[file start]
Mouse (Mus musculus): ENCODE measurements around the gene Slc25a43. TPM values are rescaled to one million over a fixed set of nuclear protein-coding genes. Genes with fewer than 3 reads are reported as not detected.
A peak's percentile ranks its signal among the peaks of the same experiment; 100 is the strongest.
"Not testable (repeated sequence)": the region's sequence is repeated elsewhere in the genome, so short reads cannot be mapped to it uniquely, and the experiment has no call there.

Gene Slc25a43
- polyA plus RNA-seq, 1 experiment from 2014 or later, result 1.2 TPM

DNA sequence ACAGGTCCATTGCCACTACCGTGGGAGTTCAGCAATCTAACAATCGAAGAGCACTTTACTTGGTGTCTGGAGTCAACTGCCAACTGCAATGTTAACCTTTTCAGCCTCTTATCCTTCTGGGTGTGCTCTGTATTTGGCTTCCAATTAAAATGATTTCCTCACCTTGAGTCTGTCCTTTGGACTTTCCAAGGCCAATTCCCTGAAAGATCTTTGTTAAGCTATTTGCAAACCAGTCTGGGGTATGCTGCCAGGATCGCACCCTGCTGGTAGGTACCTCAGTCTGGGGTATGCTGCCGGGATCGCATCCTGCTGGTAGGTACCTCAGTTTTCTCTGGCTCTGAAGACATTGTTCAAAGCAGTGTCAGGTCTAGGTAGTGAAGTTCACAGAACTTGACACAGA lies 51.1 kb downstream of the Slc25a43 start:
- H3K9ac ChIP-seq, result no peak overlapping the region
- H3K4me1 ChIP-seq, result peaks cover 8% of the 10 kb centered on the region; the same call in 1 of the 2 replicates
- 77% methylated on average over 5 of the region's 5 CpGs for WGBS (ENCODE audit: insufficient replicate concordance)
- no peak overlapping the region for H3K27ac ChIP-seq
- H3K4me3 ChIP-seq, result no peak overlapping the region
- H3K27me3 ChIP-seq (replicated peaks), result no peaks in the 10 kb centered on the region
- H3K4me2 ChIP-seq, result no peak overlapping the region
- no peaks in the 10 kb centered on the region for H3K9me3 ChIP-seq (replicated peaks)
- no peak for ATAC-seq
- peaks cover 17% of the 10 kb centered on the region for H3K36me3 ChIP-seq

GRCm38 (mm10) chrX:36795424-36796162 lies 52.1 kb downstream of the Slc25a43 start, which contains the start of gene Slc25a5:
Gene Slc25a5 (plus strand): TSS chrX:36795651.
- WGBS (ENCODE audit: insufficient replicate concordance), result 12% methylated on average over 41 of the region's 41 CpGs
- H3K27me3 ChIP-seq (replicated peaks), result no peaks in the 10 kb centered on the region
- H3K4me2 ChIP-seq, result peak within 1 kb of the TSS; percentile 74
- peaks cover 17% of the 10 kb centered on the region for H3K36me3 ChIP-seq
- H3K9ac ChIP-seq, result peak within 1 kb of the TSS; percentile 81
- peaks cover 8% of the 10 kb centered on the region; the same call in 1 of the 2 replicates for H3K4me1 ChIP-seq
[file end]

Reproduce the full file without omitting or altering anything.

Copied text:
Mouse (Mus musculus): ENCODE measurements around the gene Slc25a43. TPM values are rescaled to one million over a fixed set of nuclear protein-coding genes. Genes with fewer than 3 reads are reported as not detected.
A peak's percentile ranks its signal among the peaks of the same experiment; 100 is the strongest.
"Not testable (repeated sequence)": the region's sequence is repeated elsewhere in the genome, so short reads cannot be mapped to it uniquely, and the experiment has no call there.

Gene Slc25a43
- polyA plus RNA-seq, 1 experiment from 2014 or later, result 1.2 TPM

DNA sequence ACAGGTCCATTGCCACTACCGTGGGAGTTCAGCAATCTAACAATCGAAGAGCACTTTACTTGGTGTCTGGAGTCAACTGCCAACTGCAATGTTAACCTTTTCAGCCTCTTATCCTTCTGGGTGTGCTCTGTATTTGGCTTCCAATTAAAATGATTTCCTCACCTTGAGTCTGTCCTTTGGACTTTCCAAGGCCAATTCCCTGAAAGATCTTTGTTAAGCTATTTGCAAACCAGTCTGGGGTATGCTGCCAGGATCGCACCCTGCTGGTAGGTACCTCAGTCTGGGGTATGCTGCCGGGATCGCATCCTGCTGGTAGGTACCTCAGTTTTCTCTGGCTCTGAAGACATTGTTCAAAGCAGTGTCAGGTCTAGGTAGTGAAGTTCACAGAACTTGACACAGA lies 51.1 kb downstream of the Slc25a43 start:
- H3K9ac ChIP-seq, result no peak overlapping the region
- H3K4me1 ChIP-seq, result peaks cover 8% of the 10 kb centered on the region; the same call in 1 of the 2 replicates
- 77% methylated on average over 5 of the region's 5 CpGs for WGBS (ENCODE audit: insufficient replicate concordance)
- no peak overlapping the region for H3K27ac ChIP-seq
- H3K4me3 ChIP-seq, result no peak overlapping the region
- H3K27me3 ChIP-seq (replicated peaks), result no peaks in the 10 kb centered on the region
- H3K4me2 ChIP-seq, result no peak overlapping the region
- no peaks in the 10 kb centered on the region for H3K9me3 ChIP-seq (replicated peaks)
- no peak for ATAC-seq
- peaks cover 17% of the 10 kb centered on the region for H3K36me3 ChIP-seq

GRCm38 (mm10) chrX:36795424-36796162 lies 52.1 kb downstream of the Slc25a43 start, which contains the start of gene Slc25a5:
Gene Slc25a5 (plus strand): TSS chrX:36795651.
- WGBS (ENCODE audit: insufficient replicate concordance), result 12% methylated on average over 41 of the region's 41 CpGs
- H3K27me3 ChIP-seq (replicated peaks), result no peaks in the 10 kb centered on the region
- H3K4me2 ChIP-seq, result peak within 1 kb of the TSS; percentile 74
- peaks cover 17% of the 10 kb centered on the region for H3K36me3 ChIP-seq
- H3K9ac ChIP-seq, result peak within 1 kb of the TSS; percentile 81
- peaks cover 8% of the 10 kb centered on the region; the same call in 1 of the 2 replicates for H3K4me1 ChIP-seq